Michael Pescod

There can be little doubt that the spring is one of the most exciting times of the racing year. There are major jumps festivals and it’s the start of the Flat season. If you are an owner with a foot in both camps, it must be a particularly heady time.

Michael Pescod is one such owner, though admittedly his interests are heavily skewed towards the Flat. He has only two National Hunt horses, but one is already very good, and the other is

“On the Flat, a horse is quite likely to be racing with me for two seasons only, whereas with National Hunt one sees them develop over a long period of time, and gets to know them better.

“At Wincanton there are always dozens of old Land Rovers in the car park – and a similar number of sheepdogs and labradors!”

Pescod continues: “I have had horses in training with Roger Charlton and Richard Hannon (snr and jnr).

“Jnr taking over from Snr was the most impressive management succession exercise one could see in any walk of life. And he manages me very well, too!

“When I retired, my wife and I got a place in Somerset. The county is good for jumps, not so good for Flat, and my wife prefers the jumps to the flat.

“Harry Fry trains six miles from us, over the Dorset border, and after getting to know him – a friend was his Thirsk’s brand new owners’ and trainers’ facility is now open following a £1.8 million investment by the course. Named after the trees that border owners and trainers, in order to make racing as competitive as possible at Thirsk. The views across the racecourse from the spectator terrace are second chases this season, the Rising Stars at Wincanton and Pendil at Kempton, while Green Dolphin also hit the target at Wincanton in a bumper, on just his second start. In between the pair – and likewise trained by Harry Fry – came An Siltean, but he was sold.

Explaining his background to ownership, Pescod says: “Some years ago, a City friend of mine, John Leek, asked me to join his racing syndicate. I agreed, though I knew nothing about racing. That evolved into owning horses jointly with him, then sole ownership.

“I do have three or four horses jointly with another mate, Justin Dowley, but the majority of my horses are solo – and I always have too many!”

He adds: “I used to work in the City, as a lawyer, and then an investment banker. In those days I found racing the perfect antidote to work stress, the stress of watching one’s horse in a race easily obliterating any work issues.”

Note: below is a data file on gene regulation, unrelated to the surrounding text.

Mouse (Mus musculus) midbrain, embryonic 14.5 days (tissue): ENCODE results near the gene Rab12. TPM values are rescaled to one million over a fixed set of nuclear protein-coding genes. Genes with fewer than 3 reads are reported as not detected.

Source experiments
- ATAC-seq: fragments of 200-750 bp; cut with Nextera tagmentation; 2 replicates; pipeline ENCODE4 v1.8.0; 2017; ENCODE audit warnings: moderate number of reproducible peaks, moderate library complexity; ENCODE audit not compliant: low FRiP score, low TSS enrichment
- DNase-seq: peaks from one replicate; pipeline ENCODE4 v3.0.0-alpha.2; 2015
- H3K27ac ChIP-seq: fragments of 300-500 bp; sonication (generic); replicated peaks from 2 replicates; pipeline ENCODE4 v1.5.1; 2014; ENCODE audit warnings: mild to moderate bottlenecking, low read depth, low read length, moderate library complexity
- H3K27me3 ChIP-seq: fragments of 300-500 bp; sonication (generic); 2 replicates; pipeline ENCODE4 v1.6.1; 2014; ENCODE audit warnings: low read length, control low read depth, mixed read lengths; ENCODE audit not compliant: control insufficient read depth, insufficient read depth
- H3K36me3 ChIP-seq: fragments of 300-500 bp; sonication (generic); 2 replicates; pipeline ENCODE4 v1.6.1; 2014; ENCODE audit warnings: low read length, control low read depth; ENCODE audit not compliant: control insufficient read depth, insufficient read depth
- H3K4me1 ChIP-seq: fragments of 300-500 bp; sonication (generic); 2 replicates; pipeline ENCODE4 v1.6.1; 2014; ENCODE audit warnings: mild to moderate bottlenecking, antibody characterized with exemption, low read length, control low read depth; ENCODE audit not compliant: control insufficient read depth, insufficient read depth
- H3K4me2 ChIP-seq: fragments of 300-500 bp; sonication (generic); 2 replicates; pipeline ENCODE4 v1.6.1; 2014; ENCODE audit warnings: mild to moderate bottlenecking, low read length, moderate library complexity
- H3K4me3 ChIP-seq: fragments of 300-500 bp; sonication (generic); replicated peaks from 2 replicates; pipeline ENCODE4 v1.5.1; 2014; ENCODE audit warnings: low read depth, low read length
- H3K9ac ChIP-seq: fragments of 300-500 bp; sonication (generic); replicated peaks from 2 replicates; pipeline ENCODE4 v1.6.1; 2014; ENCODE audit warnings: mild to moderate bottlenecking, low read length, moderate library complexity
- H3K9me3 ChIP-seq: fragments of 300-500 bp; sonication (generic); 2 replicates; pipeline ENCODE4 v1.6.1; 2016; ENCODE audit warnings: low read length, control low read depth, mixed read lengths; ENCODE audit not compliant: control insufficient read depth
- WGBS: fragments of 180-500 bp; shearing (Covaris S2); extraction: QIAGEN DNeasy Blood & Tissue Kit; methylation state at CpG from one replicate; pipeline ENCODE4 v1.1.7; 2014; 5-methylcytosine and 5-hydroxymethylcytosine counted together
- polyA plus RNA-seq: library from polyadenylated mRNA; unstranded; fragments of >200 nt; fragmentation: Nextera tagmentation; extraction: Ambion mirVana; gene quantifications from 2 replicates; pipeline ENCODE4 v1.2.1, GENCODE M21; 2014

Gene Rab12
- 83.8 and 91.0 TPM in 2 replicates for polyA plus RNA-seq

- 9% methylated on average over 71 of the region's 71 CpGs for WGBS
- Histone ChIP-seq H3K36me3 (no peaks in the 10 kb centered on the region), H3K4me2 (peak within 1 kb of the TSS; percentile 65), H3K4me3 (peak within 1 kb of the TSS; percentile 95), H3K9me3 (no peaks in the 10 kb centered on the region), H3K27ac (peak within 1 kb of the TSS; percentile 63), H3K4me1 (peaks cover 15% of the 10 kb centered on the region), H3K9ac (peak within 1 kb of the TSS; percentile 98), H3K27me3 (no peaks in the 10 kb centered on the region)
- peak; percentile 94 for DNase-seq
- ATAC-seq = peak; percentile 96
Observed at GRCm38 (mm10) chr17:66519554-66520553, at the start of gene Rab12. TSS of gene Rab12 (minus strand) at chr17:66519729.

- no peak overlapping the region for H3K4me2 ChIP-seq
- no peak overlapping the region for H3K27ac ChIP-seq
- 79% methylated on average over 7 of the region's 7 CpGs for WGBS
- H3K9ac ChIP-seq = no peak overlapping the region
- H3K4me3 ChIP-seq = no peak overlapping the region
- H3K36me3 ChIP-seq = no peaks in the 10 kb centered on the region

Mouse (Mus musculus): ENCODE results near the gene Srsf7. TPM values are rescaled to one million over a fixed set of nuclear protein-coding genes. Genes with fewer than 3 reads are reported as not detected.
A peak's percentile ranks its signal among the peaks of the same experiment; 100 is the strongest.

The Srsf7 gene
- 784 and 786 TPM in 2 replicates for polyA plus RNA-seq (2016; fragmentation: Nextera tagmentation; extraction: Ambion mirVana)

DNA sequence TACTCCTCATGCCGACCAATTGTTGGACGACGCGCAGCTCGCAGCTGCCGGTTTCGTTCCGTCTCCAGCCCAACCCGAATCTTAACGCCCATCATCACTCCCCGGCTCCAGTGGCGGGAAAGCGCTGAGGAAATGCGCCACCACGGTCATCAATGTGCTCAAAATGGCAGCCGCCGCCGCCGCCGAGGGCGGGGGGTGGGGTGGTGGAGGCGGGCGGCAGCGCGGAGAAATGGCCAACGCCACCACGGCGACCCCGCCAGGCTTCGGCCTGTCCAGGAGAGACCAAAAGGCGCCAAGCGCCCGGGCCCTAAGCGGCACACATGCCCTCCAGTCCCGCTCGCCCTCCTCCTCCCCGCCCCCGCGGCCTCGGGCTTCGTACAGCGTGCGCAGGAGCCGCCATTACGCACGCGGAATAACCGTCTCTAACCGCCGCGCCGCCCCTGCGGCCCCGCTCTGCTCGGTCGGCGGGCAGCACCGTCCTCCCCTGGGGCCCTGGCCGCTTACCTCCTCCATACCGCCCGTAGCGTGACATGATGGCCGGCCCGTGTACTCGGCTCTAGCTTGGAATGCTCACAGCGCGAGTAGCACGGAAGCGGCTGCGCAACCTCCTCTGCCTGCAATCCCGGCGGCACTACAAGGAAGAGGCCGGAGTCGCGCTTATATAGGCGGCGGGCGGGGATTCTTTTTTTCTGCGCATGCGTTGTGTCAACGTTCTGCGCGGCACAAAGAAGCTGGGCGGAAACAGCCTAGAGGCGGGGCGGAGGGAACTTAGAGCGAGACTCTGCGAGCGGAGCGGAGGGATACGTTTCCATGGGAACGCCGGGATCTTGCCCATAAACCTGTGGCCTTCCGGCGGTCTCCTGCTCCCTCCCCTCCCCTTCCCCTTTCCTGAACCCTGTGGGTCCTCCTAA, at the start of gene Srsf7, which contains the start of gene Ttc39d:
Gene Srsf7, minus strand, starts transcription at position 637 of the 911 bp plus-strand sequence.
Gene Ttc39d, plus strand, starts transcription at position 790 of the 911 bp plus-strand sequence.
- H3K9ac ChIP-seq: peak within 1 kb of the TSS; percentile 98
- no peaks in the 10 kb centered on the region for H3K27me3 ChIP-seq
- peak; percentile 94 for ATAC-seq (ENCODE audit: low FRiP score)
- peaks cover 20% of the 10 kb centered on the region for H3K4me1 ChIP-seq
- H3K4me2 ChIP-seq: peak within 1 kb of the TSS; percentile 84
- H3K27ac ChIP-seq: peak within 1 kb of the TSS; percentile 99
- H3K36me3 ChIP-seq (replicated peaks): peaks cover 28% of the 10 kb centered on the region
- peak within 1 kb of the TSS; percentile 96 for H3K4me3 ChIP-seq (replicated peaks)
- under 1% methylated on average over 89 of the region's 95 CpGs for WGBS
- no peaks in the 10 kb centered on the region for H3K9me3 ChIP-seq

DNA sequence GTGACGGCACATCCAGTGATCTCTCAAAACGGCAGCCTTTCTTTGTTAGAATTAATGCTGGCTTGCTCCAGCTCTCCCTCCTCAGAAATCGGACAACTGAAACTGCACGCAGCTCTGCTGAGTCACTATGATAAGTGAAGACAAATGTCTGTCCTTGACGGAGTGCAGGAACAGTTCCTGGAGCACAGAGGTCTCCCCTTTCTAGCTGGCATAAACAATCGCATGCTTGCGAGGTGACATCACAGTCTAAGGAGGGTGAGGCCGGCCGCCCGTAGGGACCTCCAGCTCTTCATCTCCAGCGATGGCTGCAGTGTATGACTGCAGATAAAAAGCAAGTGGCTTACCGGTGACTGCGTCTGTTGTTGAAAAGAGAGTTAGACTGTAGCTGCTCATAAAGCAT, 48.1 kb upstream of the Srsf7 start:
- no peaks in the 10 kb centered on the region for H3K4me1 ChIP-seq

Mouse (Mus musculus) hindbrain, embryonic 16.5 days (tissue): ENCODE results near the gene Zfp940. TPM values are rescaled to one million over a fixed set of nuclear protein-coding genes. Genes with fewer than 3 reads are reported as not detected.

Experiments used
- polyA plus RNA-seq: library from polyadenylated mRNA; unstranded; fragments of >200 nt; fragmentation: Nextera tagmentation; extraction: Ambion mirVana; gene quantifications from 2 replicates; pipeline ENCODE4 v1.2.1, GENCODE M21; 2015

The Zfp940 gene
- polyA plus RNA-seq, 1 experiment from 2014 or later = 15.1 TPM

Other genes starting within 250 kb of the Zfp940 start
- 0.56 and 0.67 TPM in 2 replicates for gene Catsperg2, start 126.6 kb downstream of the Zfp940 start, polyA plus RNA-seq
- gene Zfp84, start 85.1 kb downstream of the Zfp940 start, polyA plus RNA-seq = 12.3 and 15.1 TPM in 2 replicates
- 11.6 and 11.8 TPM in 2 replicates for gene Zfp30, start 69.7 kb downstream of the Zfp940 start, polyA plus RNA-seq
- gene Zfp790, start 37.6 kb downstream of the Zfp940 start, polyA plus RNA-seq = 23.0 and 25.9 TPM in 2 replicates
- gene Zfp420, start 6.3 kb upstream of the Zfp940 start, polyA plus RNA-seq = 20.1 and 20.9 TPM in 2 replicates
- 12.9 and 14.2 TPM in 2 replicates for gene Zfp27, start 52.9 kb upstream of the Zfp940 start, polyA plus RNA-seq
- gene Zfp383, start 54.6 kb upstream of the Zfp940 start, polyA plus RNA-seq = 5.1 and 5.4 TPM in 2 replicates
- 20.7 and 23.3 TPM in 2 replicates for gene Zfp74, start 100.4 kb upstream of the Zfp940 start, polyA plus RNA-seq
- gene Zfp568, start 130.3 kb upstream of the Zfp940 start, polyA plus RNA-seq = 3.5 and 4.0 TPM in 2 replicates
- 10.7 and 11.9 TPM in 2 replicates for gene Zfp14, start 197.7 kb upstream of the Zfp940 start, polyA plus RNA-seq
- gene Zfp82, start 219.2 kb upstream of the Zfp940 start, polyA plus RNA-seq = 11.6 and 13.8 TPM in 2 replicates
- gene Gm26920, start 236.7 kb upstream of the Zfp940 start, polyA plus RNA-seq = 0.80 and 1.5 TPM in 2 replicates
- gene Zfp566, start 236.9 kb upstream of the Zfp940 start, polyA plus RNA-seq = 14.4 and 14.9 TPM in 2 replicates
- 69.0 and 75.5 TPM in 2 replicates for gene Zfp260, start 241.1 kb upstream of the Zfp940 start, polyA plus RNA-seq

His horses down the years have proven to be more than just stress relievers; several have provided plenty of magical moments, too.

Pescod admits: “I’ve been lucky enough to own some good horses over the years, including Arminius, Big Audio, Boogie Street, Bronterre, Frenchmans Bay, Potemkin, Minor Vamp, Steel Of Madrid and Summoner on the Flat. Bags Groove was my first jumps horse.

“All the above gave me a magic moment or two. The longest ‘moment’ was the 30-minute stewards’ inquiry to decide Potemkin had indeed won the Brigadier Gerard, despite shoulder- charging one of his competitors out of the way – he was a bad-tempered horse!

“The biggest prize was Minor Vamp’s Goffs Millions win. She was an outsider in terms of betting, but also in the draw, which we thought not ideal for the Curragh. Until, that is, a smiling Mick Kinane said that shouldn’t be a problem, and rode the horse to win without there ever being a doubt.

“The latest magical moment was Noel [Fehily] riding Bags to win at Wincanton. The penultimate fence is in front of the stand, which was packed. Bags put in a magnificent leap, and the whole crowd cheered.

“It was a very emotional moment – hairs on back of neck, etc – and one where I did ‘get’ jumps racing completely.”

He adds: “It’s a very different experience going jumping as an owner, or a racegoer, compared to the Flat.

"It took me decades to get to grips with Flat racing, and I know I have no chance of gaining much expertise on the jumps side. But I enjoy it a lot. I am very lucky with Bags of course – and Harry is a fine young trainer.”

If Pescod does have a bugbear it is the loading of so many decent cards onto Saturdays, to the detriment of midweek action.

“I had planned that my retirement would involve visiting real tennis courts, football grounds – I was born in South Shields and am a Newcastle season ticket holder – and racecourses around the country,” he says.

“Such a high proportion of decent racing these days is on a Saturday, however, which makes life complicated. I understand it from the racecourses' point of view but for selfish reasons I wish it wasn't so. I'd be very happy to go to Sandown and Ascot midweek, and to a good meeting as well on a Saturday.

It is, of course, to use an oft- repeated phrase, ‘Saturday horses’ that all owners want, a term indicative of Pescod’s point about fixtures.

“Bags’ next race will be at Aintree and then it’s the Flat, where I’m hoping Floating Artist and Urban Icon will deliver a happy summer,” says Pescod.

For those of you compiling a list of Flat horses to follow, there are two to get you up and running.